Because for her, the stakes are quite high. Getting rid of Miles was the difference between being free or not in her life, and not just for the moment. I’m sure that if she hadn’t killed him, she probably could have figured it out in a slightly less illegal way. But she, I think, feels strongly that if she doesn’t do this, she’ll be trapped forever. I guess that’s how depressed she’s feeling.
After what Emily did, does this signal a big change to her? Is this going to be a new Emily that’s more active in taking charge of things in her life, or did she have this in her the whole time?
You’ve hit the nail on the head. I think she had the potential for it. That was how [director] Michael Slovis and how [producer] Sam Catlin described this scene. Emily, taking charge, taking control of her own destiny. No matter how illegal, unsavory, disgusting, No matter how undesirable, at least it’s hers and at least she is owning it.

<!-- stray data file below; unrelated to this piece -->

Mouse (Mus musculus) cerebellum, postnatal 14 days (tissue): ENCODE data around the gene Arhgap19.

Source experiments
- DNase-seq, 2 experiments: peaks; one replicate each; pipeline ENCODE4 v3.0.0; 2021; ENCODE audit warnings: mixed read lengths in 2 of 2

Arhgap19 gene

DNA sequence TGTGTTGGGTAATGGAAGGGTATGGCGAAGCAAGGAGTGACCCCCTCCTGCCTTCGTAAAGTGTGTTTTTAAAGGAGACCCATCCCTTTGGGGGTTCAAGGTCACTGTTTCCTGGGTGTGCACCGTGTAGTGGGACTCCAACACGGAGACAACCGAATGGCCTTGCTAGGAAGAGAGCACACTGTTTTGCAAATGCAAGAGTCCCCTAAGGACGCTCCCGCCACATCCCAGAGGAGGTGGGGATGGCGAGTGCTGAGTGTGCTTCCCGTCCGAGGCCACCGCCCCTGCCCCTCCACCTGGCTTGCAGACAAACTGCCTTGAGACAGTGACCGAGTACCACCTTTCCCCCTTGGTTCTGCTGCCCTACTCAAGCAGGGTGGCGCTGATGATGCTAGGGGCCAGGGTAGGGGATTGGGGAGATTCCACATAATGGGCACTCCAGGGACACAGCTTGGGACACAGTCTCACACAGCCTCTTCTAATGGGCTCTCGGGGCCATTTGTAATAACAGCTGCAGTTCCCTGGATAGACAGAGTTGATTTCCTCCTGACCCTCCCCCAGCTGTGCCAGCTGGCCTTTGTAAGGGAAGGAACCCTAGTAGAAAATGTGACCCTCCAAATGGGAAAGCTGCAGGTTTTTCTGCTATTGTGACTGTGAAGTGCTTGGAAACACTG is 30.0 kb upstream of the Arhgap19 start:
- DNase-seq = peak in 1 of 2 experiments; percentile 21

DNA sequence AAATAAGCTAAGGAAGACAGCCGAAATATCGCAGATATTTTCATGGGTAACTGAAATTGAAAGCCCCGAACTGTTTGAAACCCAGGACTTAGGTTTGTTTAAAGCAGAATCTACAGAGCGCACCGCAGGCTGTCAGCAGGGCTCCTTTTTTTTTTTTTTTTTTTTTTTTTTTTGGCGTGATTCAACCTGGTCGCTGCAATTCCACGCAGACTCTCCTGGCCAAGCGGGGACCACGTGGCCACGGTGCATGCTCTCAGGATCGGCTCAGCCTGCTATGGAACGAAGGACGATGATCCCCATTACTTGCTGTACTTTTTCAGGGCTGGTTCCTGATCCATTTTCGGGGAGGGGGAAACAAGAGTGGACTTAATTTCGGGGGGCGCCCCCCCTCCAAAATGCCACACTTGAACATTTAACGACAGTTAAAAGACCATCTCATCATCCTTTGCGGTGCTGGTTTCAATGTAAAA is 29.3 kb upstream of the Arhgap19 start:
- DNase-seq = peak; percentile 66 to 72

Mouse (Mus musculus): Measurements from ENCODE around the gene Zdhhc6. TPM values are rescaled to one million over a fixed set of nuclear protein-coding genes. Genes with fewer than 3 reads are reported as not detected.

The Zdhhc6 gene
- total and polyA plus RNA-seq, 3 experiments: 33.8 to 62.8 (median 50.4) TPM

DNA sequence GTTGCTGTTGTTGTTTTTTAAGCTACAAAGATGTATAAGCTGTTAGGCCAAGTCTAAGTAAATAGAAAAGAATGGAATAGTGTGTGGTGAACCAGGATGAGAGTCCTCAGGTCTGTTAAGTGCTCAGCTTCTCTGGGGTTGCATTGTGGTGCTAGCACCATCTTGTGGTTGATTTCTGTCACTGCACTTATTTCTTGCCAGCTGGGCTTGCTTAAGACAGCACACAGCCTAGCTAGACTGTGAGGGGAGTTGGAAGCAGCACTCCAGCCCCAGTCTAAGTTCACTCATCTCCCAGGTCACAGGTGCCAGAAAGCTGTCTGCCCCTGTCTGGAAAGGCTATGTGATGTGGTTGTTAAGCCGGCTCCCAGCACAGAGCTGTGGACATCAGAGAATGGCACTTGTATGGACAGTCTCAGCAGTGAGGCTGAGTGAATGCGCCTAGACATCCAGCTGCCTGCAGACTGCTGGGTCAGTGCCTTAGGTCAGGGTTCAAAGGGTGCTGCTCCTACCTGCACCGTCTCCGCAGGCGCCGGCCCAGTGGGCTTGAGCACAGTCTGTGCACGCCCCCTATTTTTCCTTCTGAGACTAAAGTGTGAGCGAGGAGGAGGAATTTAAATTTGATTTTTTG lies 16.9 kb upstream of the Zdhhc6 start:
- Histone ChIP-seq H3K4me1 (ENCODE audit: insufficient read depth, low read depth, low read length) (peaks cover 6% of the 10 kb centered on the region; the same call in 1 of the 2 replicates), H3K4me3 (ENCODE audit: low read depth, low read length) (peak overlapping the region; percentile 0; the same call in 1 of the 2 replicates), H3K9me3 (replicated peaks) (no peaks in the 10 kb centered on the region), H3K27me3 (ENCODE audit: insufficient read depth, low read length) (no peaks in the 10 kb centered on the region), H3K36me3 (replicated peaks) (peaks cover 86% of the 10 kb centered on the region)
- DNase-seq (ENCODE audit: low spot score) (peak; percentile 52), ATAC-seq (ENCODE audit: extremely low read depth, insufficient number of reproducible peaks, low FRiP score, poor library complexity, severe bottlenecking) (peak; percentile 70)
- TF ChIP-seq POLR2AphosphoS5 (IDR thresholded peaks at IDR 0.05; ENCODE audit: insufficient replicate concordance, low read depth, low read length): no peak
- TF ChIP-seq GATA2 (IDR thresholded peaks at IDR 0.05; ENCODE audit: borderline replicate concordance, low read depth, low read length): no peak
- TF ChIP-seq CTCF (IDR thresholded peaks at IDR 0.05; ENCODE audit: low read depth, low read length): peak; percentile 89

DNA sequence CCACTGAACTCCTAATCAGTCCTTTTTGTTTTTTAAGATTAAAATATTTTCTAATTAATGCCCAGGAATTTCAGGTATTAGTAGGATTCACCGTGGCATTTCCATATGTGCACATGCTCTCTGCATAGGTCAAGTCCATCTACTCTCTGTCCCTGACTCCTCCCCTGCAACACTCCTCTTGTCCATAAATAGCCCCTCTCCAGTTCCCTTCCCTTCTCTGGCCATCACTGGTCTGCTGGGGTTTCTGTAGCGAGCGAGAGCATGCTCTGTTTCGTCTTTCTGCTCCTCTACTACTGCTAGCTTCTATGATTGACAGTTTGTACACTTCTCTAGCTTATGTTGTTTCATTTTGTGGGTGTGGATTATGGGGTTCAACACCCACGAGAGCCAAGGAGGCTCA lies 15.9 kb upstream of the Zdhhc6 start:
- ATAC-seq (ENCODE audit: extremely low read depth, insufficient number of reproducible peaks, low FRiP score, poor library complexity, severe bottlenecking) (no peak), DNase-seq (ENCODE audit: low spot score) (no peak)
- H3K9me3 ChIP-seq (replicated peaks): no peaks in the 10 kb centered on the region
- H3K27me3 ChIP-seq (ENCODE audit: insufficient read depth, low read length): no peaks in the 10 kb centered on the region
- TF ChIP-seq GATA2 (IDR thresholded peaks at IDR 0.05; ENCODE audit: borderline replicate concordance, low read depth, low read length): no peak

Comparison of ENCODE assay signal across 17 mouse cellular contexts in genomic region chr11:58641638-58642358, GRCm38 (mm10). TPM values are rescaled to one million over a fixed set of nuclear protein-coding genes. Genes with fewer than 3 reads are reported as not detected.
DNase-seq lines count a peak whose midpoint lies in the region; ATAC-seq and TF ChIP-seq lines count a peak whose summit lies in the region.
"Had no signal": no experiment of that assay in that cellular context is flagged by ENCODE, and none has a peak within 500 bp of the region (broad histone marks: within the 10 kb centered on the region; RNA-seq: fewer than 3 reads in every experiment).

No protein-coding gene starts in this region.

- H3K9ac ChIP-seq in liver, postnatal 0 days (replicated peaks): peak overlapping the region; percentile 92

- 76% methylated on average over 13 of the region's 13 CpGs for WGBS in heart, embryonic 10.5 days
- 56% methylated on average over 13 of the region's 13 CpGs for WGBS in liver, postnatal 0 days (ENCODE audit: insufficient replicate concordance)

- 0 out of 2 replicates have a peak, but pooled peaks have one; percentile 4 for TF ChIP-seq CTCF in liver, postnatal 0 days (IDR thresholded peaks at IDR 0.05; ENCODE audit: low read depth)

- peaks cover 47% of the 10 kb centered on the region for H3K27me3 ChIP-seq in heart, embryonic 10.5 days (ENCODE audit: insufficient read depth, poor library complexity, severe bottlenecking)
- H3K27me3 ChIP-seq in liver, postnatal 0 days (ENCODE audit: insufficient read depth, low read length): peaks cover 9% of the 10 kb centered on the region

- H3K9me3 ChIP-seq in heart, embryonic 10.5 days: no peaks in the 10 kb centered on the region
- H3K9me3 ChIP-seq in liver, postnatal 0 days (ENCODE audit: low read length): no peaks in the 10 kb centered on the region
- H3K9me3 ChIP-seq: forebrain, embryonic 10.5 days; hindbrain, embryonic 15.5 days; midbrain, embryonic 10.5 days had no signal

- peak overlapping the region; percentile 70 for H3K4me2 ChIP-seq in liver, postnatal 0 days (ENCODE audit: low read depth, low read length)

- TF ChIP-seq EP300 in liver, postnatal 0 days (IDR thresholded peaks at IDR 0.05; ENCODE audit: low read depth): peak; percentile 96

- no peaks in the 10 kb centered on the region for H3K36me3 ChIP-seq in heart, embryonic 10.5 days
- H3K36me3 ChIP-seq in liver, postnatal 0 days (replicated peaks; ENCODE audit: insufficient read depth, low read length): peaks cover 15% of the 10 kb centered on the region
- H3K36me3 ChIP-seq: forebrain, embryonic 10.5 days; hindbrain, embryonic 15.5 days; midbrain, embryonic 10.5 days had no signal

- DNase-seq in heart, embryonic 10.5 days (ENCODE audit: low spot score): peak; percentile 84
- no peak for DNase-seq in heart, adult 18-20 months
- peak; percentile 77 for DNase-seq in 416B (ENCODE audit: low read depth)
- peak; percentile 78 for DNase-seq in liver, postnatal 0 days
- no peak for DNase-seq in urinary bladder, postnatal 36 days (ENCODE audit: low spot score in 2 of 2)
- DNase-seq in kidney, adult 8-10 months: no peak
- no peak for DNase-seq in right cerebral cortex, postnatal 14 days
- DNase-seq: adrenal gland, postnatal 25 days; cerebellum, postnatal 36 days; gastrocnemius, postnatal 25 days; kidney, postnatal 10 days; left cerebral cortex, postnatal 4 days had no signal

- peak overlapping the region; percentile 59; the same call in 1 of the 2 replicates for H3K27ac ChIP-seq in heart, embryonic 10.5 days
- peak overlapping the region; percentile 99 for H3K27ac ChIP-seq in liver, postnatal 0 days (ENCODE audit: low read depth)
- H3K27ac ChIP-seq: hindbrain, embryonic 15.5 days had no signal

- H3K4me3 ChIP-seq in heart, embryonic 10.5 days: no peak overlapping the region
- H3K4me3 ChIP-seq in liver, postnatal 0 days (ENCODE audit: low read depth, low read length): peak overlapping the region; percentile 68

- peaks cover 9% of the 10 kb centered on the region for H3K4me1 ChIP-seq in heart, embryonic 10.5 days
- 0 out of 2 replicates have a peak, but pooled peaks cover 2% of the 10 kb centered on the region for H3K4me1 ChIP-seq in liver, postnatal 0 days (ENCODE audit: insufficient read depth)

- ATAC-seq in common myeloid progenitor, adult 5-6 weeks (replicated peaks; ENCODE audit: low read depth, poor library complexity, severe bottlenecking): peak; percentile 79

Anyone can see how Emily feels about Jesse. It’s plain as day. But do you think she actually loves him? Is it just an attraction or is it stronger than that?
I don’t know about love. Love is a two-way street. Unless he loves her back, which he doesn’t, I think they love each other in a professional way. But whereas Emily thinks him in a romantic and sexual way, maybe, he doesn’t think about her like that. She adores and thinks the world of him. Having said that, I don’t think she’s in awe of him. She’s able to separate what he does and who he is from what he means to her. I don’t think she has rose-tinted glasses. I don’t think she is “love is blind” about him.